Are you one of the many thousands of people who have made a New Year's resolution to exercise regularly and get more fit in 2013? Are you also one of the many who have made the same resolution in the past just to keep it for a couple months, or perhaps a week or two, or maybe not at all?
Know that you are not alone. Do not berate yourself. There are very good reasons why so many people fail at fulfilling their genuine intent to become more fit in the new year. And it is not just lack of willpower.
So, why is it so difficult for so many people to follow through on their fitness resolutions?
The answer is that there are certain myths about what it takes to become more fit -- increase our flexibility, strength, coordination, and stamina -- that contradict what our bodies really need and require. Trying to achieve fitness, usually meaning physical fitness, is based upon myths that make it challenging, if not impossible, to commit to and achieve a successful fitness regime.
Today, I would like to introduce the first myth, the "Training Your Muscles" myth, based on the Anat Baniel Method, a NeuroMovement approach to fitness. NeuroMovement is a holistic approach to human functioning and action, based in the understanding that the brain organizes all movement. With this approach, brain change (neuroplasticity) plays a critical role in becoming physically fit. There are immediate ways for you to take advantage of the remarkable capacity of your brain to change itself and create new pathways for greater fitness and health.
Muscles Do Not Have a Mind of Their Own
There is no question that to be able to move, we need our muscles, and that stronger muscles provide us with the possibility for stronger, more powerful movement and stamina, making us more fit. However, muscles do not know what to do on their own. It is the brain that "tells" the muscles what to do -- when to contract and when to let go -- through the signals it sends to the muscles.
And in order for the brain to know what signals to send to our muscles, it has to first "know" that the muscles are there to be used and learn how to coordinate the different muscle groups successfully. Perhaps you've had the experience of trying to tone and strengthen certain muscles in your body and no matter how hard you exercised, it didn't work. This is because your brain never connected fully enough to these muscles. The brain needs a rich variety of experiences from which it creates the necessary connections and patterns of our movements, also known as "mapping" in the brain.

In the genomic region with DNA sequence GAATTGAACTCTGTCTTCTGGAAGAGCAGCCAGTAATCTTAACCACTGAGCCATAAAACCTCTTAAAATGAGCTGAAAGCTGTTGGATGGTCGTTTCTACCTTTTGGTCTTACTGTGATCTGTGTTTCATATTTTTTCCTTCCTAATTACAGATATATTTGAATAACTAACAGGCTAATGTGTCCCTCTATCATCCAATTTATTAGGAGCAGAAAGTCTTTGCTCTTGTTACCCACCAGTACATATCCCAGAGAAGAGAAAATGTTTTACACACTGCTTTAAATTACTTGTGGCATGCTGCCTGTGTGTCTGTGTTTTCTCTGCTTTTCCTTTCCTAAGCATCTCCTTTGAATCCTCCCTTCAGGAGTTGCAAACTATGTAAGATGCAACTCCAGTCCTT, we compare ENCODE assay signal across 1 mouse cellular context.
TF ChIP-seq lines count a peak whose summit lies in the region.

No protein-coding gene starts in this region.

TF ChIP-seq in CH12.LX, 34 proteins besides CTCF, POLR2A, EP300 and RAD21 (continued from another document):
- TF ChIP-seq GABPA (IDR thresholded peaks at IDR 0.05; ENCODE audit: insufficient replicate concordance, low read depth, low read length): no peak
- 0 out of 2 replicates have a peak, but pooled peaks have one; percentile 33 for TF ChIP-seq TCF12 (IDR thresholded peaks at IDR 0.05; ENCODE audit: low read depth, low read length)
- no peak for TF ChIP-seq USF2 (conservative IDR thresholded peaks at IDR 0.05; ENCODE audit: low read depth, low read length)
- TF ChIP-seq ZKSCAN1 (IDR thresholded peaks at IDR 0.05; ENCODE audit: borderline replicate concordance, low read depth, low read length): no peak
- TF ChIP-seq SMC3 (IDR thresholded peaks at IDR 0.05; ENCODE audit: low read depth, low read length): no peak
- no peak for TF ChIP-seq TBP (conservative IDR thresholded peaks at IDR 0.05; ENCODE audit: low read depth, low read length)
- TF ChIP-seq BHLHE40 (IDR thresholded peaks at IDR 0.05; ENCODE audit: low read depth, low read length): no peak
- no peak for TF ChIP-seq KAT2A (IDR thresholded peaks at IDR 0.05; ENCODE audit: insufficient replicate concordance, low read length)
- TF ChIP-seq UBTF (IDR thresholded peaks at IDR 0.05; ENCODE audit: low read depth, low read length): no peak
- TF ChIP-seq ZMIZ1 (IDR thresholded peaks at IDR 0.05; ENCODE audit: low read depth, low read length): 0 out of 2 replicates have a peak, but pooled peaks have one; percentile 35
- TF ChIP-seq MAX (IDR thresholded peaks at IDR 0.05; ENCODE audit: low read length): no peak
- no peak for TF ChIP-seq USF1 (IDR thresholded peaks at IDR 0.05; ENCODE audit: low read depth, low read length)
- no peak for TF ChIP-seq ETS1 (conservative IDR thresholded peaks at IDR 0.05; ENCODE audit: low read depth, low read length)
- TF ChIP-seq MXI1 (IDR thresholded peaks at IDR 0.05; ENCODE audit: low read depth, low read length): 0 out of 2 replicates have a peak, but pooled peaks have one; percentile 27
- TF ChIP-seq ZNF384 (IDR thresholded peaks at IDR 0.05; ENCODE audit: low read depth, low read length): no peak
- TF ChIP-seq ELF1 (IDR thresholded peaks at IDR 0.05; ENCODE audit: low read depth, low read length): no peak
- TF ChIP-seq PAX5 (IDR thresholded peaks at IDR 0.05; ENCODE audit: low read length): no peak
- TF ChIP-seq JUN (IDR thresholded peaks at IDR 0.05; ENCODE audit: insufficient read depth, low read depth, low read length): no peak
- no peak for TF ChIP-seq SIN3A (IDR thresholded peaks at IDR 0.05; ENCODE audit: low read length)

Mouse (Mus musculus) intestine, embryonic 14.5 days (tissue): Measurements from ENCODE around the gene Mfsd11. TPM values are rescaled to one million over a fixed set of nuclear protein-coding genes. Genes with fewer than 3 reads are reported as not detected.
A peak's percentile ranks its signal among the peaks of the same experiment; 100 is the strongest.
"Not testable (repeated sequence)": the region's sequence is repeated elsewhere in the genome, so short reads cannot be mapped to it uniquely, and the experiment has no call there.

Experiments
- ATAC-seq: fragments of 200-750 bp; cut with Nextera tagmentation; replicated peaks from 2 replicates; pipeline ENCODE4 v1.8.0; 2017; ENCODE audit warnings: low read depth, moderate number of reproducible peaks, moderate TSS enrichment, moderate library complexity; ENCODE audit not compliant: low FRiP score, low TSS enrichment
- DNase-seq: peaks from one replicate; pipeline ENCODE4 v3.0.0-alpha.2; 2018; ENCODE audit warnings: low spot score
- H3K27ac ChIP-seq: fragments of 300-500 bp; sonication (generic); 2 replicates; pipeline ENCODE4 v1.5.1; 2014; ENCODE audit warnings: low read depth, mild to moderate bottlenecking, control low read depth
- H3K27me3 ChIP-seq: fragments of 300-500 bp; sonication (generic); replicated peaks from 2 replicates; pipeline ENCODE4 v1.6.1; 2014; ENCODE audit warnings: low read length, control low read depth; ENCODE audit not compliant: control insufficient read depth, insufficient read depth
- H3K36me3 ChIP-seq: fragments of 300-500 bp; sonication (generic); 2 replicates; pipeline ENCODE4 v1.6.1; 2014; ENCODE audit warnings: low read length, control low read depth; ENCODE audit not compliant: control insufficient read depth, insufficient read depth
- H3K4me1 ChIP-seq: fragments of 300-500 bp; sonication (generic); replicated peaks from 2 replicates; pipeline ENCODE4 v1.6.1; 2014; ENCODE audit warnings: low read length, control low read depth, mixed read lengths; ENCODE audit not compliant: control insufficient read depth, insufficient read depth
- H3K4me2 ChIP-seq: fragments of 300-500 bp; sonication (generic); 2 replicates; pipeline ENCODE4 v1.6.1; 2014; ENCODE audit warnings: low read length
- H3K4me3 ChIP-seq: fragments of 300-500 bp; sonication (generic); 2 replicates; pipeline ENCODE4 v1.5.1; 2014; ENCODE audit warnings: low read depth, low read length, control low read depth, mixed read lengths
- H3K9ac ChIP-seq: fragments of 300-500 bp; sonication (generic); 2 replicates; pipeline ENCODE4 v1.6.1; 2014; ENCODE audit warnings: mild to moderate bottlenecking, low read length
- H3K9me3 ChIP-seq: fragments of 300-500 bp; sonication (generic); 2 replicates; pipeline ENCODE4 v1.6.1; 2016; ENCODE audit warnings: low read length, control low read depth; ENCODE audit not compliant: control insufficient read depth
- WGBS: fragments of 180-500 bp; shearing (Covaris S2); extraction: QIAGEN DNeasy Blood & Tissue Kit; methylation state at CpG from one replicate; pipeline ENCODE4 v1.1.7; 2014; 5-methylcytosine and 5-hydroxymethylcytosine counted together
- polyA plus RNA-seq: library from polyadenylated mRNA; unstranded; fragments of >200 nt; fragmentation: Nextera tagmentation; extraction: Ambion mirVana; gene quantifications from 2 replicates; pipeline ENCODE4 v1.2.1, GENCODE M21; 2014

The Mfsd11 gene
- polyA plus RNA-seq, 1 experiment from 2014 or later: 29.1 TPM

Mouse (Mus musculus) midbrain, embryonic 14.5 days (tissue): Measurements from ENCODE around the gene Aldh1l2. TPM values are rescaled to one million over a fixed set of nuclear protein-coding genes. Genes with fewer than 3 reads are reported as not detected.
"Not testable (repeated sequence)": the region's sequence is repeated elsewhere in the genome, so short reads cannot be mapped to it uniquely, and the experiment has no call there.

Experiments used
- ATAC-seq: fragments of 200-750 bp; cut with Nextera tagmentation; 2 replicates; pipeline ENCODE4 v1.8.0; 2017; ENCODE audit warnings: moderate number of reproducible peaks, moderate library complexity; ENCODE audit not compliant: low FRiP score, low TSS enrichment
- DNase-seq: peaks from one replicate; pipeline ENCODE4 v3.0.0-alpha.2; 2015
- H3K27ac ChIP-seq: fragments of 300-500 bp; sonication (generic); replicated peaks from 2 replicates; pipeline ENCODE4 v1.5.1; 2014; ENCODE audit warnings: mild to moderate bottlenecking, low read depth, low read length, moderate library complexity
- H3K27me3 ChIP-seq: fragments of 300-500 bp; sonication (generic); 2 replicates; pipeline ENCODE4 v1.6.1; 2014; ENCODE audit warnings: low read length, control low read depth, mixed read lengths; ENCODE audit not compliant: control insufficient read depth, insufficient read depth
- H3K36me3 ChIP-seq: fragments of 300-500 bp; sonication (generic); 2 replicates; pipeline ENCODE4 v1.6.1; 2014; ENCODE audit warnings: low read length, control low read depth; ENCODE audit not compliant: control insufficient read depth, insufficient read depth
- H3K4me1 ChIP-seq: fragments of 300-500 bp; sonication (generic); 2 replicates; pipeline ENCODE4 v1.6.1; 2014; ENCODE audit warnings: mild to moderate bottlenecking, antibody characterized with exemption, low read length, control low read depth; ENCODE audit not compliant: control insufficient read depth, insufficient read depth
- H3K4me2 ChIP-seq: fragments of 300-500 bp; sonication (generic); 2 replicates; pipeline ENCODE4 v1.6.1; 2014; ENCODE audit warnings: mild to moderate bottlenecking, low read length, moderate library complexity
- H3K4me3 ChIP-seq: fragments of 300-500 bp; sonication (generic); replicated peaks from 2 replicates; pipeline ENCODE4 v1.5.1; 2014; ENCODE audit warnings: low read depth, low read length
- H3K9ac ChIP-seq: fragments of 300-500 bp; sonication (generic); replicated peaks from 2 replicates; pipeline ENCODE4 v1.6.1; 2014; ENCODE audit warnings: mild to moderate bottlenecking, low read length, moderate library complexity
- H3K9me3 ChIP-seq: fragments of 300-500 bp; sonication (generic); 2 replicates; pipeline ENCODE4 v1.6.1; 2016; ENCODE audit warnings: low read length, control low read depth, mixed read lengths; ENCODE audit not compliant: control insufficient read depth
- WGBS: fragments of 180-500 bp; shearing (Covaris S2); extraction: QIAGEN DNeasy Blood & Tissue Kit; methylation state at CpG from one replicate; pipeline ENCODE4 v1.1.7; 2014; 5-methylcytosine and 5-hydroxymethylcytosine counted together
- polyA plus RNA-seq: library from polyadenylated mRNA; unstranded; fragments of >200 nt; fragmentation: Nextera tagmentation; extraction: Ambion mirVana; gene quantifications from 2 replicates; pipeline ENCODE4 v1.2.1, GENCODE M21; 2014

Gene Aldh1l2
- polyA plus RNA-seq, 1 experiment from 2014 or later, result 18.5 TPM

Fitness Myth 1: The "Training Your Muscles" Myth
How well your brain knows what commands to give your muscles will decide the quality with which you will move, or whether you will even be able to do the movement altogether. The "Training Your Muscles" myth assumes that we can train muscles directly by doing lots of repetitions of certain movement. Only when you have a well-organized NeuroMovement pattern can you successfully begin to increase your strength, speed, and flexibility.
If your brain has not gotten the information it needs to be able to create the necessary patterns of the movement you are trying to do, you will either simply fail and eventually give up or you'll do the movement poorly, making it very difficult to do, often times painful, and even injurious.
What we all need is to first provide our brain with information it can use to create more refined, accurate, and well-organized patterns for us to do any movement in an efficient, easy, safe, and pleasurable way. So how can this be done?
The Anat Baniel Method has defined "Nine Essentials," each one providing an easy and very powerful way to flood the brain with new information that it needs. In this article, we will introduce you to the first Essential, and the rest will come in future posts.
Movement With Attention: First Essential of the Anat Baniel Method
Brain research has shown that movement done automatically does not create new connections in the brain, but rather it grooves in more deeply existing brain patterns (those stubborn limitations we often experience). However, the moment we bring attention to what we feel as we do any movement, there is an immediate, dramatic increase in the number of new connections associated with the areas of body that we are moving.
You can start right away. You can bring your attention to what you feel with any movement you do, and you'll immediately wake up your brain to form new connections. It might seem too easy to be true, but it works. And it will make it easier and even fun to stick with your fitness program!